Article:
Ramadan is the ninth month of the Muslim year, when Muslims do not eat between the rising and setting of the sun. During Ramadan, Muslims celebrate the fact that it was in this month that Allah (God) first revealed the words of the Quran to Prophet Mohammed (Peace Be Upon Him), and now that the last 10 days are here, as one Jordanian expatriate—who chose not to be named—put it: "The last 10 days of the Islamic Holy Month need more focus as it's also getting hotter in the Middle East as days pass."
Well, we can't blame him. The temperature on an average day in Doha can range from 40 Degrees Celsius to 50 Degrees Celsius in the summers and for locals, that's pretty normal. Especially during the peak months of May to August when the temperature.
If the heat is not yet enough, another factor which makes it tough for Muslims to survive the last few days of Ramadan is their anticipation for the festive Eid celebrations. Zaki Armen, an Indonesian expatriate who's been a resident of Qatar since childhood, says: "Well, I think it's hard and exciting at the same time as everyone's hyped for Eid. There'll be more food to chew and the timings will finally be back to normal."
With only 10 days left to go for Ramadan this year, Muslims from all over the globe who observe the fast are most likely to be found inside the mosque praying all day—a practice called 'I’tikaf.' For some, the fasting experience is a little too engaging that it will be a lot of effort for them to detach from the sacrifice once Eid arrives. But for the majority, the final stretch is psychologically and physically the hardest.
We spoke to a cross-section of Muslim expatriates in Qatar who have been fasting since the first day of Ramadan.
It's not really hard for me. I'll describe fasting during the last few days of Ramadan as important and blessed. Hard maybe because considering the importance of the last 10 days, Muslims increase their worship day and night by adding more prayers and reciting Quran and other acts of kindness. Some people I know even spend the whole last 10 days in mosques isolating themselves from the worldly matters and only focusing on worship. Also during the last 10 days, Muslims seek the so-called 'Night of Power' among the odd nights. The belief is that this is the night of blessings and the mercy of God are abundant, and the sins are forgiven if asked for. Also, all prayers uttered on this night will be accepted.
- Salman Surti (@salsonline)
The last few days of Ramadan is the hardest because it is the most significant. As Muslims are seeking for 'Laylatul Qadr' or the 'Night of Power,' more worship, good deeds, and dua have to be done. This brings more rewards from Allah. The relief that will follow after performing all these deeds is beyond fulfilling, and I can't wait to experience it again this year.
- Margot Morgado (@zafftravelbiteqatar)
Well... one of the reasons why the last 10 days are usually the hardest is because daytime towards the end of Ramadan tends to be really long!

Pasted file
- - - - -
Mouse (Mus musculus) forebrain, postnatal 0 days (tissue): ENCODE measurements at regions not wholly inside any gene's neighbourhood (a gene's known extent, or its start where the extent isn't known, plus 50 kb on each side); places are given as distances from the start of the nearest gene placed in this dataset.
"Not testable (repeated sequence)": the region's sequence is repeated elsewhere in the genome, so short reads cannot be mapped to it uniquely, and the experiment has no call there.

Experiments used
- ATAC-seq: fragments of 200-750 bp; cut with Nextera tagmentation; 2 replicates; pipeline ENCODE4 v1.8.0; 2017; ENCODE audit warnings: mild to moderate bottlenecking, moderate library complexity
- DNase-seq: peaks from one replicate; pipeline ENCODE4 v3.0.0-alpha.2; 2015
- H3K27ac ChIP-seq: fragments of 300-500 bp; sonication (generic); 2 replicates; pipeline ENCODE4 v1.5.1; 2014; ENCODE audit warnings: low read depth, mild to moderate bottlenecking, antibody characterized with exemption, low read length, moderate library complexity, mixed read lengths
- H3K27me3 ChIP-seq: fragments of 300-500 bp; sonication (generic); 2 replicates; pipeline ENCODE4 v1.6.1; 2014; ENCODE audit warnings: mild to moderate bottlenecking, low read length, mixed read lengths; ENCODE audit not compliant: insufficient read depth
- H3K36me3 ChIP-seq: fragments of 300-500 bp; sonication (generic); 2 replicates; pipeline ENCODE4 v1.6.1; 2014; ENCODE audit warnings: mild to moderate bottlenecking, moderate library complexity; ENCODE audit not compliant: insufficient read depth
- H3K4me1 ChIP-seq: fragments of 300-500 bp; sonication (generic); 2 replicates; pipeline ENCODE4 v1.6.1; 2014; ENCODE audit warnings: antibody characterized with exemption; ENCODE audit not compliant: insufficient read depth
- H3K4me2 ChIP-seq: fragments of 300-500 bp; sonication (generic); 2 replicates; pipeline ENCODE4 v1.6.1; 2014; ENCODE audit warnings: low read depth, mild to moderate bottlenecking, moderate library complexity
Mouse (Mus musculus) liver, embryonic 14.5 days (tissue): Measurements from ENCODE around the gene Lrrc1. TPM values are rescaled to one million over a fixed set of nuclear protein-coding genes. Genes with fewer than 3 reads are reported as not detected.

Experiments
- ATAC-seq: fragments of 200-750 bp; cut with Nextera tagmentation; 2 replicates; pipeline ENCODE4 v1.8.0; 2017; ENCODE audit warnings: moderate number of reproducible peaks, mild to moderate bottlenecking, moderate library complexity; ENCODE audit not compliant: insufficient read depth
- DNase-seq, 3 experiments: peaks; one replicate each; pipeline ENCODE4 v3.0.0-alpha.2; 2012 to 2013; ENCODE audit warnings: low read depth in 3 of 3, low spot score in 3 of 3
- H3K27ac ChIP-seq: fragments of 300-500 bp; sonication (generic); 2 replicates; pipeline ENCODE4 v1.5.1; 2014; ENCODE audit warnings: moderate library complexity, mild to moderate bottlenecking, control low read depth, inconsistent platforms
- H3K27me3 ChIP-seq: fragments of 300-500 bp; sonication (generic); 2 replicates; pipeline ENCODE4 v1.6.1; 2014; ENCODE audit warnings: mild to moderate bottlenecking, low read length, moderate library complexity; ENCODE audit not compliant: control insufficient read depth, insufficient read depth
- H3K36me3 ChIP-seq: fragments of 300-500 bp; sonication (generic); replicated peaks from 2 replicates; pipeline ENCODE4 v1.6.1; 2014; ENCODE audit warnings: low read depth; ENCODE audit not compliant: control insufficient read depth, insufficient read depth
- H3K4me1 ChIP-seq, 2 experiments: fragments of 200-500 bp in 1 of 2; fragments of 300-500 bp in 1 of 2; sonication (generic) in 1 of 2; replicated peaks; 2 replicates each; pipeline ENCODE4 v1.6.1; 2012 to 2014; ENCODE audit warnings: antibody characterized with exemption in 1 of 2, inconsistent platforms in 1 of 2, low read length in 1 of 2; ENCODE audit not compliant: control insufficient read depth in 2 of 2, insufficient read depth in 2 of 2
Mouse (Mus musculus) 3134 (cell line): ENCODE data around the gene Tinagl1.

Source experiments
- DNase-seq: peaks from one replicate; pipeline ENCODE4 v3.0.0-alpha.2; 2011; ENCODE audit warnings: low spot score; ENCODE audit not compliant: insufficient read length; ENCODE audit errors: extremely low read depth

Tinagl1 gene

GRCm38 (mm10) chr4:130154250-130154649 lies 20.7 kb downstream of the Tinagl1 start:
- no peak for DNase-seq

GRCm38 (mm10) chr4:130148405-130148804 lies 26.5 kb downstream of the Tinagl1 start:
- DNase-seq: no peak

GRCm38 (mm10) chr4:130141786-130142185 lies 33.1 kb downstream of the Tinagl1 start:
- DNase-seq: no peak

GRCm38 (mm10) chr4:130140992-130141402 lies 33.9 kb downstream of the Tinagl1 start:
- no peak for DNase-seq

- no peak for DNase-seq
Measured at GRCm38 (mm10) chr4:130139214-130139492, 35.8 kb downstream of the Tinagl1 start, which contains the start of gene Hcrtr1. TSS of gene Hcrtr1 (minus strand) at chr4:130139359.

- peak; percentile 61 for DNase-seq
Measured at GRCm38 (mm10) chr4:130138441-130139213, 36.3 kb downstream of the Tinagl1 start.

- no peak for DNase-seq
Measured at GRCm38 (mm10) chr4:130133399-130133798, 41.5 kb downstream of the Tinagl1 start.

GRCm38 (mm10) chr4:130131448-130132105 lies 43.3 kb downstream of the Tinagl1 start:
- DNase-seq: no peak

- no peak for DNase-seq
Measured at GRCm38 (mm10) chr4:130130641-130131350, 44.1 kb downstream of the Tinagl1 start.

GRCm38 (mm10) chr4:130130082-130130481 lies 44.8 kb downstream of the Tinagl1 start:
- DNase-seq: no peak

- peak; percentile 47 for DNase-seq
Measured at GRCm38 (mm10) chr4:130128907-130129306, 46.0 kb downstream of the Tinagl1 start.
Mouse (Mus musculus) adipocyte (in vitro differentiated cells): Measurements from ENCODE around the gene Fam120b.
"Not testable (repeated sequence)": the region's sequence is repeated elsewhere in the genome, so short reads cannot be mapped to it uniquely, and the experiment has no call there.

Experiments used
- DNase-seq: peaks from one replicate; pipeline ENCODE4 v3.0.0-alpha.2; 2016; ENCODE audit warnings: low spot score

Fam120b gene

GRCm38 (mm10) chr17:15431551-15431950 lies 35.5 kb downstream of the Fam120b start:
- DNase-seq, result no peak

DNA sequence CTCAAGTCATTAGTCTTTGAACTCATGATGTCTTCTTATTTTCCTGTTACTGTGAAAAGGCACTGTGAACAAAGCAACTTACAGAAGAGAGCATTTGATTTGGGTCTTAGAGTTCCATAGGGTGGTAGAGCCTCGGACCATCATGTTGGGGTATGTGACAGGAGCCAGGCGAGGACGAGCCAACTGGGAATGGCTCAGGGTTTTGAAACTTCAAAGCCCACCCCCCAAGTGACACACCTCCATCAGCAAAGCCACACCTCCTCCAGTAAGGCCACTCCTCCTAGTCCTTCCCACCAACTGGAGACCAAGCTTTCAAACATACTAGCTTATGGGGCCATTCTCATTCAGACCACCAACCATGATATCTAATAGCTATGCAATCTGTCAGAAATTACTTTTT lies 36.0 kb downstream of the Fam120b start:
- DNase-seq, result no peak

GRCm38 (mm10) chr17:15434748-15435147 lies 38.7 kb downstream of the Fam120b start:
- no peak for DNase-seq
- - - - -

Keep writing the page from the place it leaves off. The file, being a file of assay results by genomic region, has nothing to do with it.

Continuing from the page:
- Sultan Nabil Alkhatib (@sultanalkhatib)
It's hard because most Muslims will miss the joyous feeling of celebrating Ramadan and they have to wait for another year. As for me, I don't find the last 10 days that tough as I'm always excited for Eid and have numerous of plans for it. It has been written in the Quran itself that the Holy Month of Ramadan is worth more than a 1000 months because the doors of hell are closed, and all the demons are locked up and the doors of heaven are open.
- Zoham Imam (@zoham_imam)
Yes, the last few days of Ramadan are indeed the hardest but in a good way as we Muslims exert extra effort upon redeeming ourselves in every remaining Ramadan days. We also evaluate ourselves on what we have learned during the month-long reflection and maintain good habits which we have acquired. This enables us to strengthen our Imaan (faith) and get closer to Allah.
- Bai Isthar Sinsulat Mangelen (@isthargirl)
It's generally hard if you're not getting enough sleep, and regularly working at the same time. During the last 10 days, a Muslim spends more time in prayer during the night, so it can be difficult to get 8 hours of sleep—which makes it difficult to function during the day.
- Muhammad Nasir (@moawesomesauce)
A few last-minute tips for the remaining days of fasting is to eat, not feast—during both Iftar and Suhour, keep hydrated—but sip, don't chug, conduct a quick and low-intensity workout before every meal, eat the right food, and most importantly, remember the reason why you started to fast in the first place!
When done right, fasting for the whole month of Ramadan will just be a piece of cake and you'll surely feel rewarded and fulfilled towards the end.
For more tips in mind to stay healthy this Ramadan, click HERE.
To know the benefits of fasting to the human body, click HERE.
Be sure to visit Ramadan.qa for everything you need to know about Ramadan in Qatar including Iftar and Suhour deals!
How's your fasting going now that we're off to the final days of Ramadan? Are you sharing the same sentiments as the respondents on this article? If yes, drop us a line in the comment section below and also, don't forget to like and share this article—it keeps us going!
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